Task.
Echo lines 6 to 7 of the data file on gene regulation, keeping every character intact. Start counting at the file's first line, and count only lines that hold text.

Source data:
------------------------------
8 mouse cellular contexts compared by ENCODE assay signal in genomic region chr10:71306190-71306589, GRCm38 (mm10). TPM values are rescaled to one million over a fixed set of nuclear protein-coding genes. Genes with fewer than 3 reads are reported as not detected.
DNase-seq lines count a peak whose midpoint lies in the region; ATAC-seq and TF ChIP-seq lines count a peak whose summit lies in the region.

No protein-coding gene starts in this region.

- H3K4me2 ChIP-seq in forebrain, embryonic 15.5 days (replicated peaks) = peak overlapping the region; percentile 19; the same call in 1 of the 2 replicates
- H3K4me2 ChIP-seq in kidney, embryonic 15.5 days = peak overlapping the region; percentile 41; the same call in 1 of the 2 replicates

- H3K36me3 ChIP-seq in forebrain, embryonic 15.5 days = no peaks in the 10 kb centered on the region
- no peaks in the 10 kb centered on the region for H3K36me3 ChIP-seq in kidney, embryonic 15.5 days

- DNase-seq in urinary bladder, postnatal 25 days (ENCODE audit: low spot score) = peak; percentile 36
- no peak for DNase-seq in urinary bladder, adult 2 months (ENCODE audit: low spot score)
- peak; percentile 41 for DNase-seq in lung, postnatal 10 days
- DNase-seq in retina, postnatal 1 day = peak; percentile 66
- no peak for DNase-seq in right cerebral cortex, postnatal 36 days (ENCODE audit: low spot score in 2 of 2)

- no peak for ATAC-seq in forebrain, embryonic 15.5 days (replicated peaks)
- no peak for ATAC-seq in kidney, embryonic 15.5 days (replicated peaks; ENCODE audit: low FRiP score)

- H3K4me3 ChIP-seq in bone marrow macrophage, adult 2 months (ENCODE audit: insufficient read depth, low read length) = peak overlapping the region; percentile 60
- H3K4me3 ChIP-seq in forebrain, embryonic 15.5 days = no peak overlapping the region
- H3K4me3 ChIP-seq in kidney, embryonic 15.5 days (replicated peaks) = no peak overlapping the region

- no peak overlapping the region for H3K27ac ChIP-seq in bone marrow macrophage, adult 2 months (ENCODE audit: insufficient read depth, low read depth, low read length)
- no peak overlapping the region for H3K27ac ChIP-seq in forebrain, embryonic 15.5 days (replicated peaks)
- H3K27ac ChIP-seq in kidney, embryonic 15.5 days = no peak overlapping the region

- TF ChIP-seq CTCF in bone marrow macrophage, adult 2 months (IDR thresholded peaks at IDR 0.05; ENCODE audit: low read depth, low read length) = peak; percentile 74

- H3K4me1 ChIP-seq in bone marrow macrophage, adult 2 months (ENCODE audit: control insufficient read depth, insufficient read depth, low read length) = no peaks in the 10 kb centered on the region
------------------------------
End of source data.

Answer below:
- H3K36me3 ChIP-seq in forebrain, embryonic 15.5 days = no peaks in the 10 kb centered on the region
- no peaks in the 10 kb centered on the region for H3K36me3 ChIP-seq in kidney, embryonic 15.5 days